Eskom has announced enhancements to its digital platforms, including a new chatbot called Alfred to report faults and an upgraded customer portal and app….
Back in the early 1900s when Wilbur and Orville Wright took off in the world’s first powered and sustained airplane, man knew that they could reach for the stars and beyond.
Ever since the Wright brothers took off, the world has seen steady innovations in aviation; jet turbines, panoramic views, WiFi, I’m pretty sure that the brothers never in their wildest dreams imagined it to go this far. It seems another man is hoping the world will look to his crazy idea for new aviation and renewable energy breakthroughs.
The Solar Impulse project, which started with Bertrand Piccard and André Borschberg, has finally reached completion. Piccard knows a thing or two about these endeavours, being an explorer and astronaut as well as a medical doctor specialising in psychiatry. He was the first to travel around the world in a balloon, as well as the chairman and the first to believe in Solar Impulse. Borschberg, a pilot by profession (helicopter, fighter pilot and airplane pilot) is also an engineer and co-founder and CEO of Solar Impulse.
The Solar Impulse 2 weighs significantly less than a Boeing 747 at only 2.3-tonnes with a wingspan of over 72-metres. The 17 000 solar cells can keep the Impulse 2 travelling at an average speed of 70km/h. Besides boasting high solar efficiency, the Impulse 2 is sensitive to weather conditions as well as sporting a cockpit that’s only slightly larger than a telephone box.
Piccard and Borschberg hope that Solar Impulse 2 will inspire new applications, inventions in the aviation world
As the plane left on the last leg of its journey from Cairo to Abu Dhabi, a momentous moment was observed. Much like the Wright brothers who had a crazy dream of the first successful flight of man, Piccard and Borschberg have set their own names in history, by successfully circumnavigating the globe in a solar-powered plane. Piccard’s decade-long quest to prove the capabilities of a solar plane has finally ended.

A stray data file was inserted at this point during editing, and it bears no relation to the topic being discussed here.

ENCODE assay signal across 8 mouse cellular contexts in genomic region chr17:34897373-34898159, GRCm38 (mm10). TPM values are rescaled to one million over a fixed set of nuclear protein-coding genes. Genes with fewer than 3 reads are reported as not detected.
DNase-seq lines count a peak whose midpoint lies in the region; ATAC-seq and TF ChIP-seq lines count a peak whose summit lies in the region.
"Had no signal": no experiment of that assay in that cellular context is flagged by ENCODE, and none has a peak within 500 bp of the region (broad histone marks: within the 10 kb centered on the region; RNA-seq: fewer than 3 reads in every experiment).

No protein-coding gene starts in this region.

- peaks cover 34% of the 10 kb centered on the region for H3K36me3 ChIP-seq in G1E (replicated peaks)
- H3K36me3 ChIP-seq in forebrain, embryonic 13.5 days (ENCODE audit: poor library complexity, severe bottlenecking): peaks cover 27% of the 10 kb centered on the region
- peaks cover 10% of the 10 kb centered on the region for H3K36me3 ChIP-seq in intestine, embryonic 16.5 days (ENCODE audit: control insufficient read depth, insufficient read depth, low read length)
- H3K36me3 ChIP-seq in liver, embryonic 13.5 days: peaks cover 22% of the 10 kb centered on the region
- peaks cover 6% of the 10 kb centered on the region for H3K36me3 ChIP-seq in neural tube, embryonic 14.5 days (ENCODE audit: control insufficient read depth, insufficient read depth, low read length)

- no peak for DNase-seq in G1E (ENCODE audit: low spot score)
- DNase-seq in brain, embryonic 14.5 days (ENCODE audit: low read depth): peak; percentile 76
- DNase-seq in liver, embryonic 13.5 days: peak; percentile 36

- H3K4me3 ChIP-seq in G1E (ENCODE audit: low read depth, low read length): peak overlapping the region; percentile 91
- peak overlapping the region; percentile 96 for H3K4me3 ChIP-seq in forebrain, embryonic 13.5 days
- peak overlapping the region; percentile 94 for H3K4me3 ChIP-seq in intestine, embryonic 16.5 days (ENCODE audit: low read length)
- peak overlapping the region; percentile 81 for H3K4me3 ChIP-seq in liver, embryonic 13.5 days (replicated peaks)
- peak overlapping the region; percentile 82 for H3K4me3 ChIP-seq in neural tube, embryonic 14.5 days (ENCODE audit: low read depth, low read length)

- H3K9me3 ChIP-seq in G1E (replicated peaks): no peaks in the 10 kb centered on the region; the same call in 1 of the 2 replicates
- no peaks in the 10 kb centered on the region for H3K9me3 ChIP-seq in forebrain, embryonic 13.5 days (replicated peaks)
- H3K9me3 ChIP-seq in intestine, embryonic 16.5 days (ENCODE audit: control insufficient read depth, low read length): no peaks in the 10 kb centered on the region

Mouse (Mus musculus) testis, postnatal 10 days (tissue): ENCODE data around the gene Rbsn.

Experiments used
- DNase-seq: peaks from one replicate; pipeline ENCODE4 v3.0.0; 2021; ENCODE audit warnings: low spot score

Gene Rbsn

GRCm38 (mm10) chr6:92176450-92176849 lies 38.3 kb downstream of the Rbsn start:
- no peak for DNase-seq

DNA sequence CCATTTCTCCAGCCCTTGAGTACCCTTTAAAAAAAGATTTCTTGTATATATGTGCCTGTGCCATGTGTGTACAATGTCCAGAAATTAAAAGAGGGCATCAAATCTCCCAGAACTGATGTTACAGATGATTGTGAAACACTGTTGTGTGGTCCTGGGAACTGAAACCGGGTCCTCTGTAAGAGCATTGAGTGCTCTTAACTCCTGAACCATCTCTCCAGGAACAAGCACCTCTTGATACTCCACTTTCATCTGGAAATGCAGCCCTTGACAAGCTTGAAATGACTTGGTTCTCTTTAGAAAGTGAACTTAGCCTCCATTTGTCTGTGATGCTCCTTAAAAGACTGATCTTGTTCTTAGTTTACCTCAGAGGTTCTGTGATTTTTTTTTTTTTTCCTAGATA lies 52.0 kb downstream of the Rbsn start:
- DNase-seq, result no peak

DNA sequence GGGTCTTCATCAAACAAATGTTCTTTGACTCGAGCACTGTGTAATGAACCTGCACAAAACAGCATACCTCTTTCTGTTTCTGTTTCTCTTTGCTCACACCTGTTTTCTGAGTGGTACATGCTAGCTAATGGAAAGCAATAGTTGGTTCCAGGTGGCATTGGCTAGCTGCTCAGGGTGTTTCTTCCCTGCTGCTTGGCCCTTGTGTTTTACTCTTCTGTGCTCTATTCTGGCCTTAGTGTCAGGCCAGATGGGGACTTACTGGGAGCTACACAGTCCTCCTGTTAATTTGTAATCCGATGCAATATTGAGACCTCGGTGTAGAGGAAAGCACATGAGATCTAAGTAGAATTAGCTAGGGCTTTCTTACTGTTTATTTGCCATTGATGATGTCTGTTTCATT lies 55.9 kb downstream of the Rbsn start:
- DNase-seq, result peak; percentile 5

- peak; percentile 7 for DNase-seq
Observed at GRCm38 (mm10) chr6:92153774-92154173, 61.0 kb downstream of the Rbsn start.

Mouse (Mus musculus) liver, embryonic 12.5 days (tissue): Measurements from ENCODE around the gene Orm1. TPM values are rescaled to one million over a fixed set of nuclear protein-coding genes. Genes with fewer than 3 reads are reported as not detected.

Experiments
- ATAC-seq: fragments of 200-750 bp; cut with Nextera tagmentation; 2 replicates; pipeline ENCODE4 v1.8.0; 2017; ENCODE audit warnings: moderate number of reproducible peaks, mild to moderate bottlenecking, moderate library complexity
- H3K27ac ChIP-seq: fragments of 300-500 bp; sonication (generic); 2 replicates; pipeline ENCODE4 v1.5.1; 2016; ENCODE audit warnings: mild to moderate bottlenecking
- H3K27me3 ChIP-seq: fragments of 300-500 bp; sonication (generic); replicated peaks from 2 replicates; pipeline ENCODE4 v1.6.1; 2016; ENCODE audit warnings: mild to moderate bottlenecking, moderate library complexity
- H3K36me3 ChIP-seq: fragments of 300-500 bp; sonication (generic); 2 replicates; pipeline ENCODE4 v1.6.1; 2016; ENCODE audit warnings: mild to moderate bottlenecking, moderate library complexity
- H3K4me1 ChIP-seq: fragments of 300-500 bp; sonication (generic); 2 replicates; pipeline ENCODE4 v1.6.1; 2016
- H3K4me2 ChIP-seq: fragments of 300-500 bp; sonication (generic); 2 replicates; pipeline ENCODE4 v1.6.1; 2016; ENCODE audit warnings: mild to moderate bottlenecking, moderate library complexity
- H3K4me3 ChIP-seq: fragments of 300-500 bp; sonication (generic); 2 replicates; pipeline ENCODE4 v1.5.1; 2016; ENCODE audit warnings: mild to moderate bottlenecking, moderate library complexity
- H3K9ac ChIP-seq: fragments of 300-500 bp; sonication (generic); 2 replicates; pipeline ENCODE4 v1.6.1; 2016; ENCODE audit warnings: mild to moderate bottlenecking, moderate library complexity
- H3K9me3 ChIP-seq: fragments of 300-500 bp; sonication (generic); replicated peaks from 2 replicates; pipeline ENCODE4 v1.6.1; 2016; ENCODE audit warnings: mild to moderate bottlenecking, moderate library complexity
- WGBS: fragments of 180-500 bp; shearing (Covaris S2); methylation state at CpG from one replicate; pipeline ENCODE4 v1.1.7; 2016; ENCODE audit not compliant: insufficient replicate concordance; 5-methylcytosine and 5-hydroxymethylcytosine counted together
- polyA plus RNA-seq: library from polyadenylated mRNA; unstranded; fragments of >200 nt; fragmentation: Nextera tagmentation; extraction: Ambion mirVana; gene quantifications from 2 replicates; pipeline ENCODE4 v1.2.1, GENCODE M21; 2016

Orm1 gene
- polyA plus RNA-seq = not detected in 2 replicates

“If governments had the courage to promote clean technologies on a massive scale, our society could simultaneously reduce its dependence on fossil fuels, create jobs and stimulate sustainable growth,” he said on the Solar Impulse website.
Even though there aren’t any commercial applications of the airplane yet, Piccard and Borschberg are hoping that with the success of their venture, it can pave a way for new applications and new inventions in the aviation world.
With the successful landing which took place a few days ago, Piccard and Borschberg have already established the International Committee of Clean Technology which will seek to continue the legacy of a clean renewable energy of the Solar Impulse 2.
“Until recently, protecting the environment was expensive and threatened our society’s comfort, mobility and growth. Today, thanks to modern clean technologies, the energy consumption of the world, and therefore the C02 emissions, could be divided by two, while creating jobs and enhancing profits. The International Committee of Clean Technologies will work in this direction,” said Piccard in a media statement.
If you want to watch the journey of the Solar Impulse 2, have a look at this link here
Featured image: Solar Impulse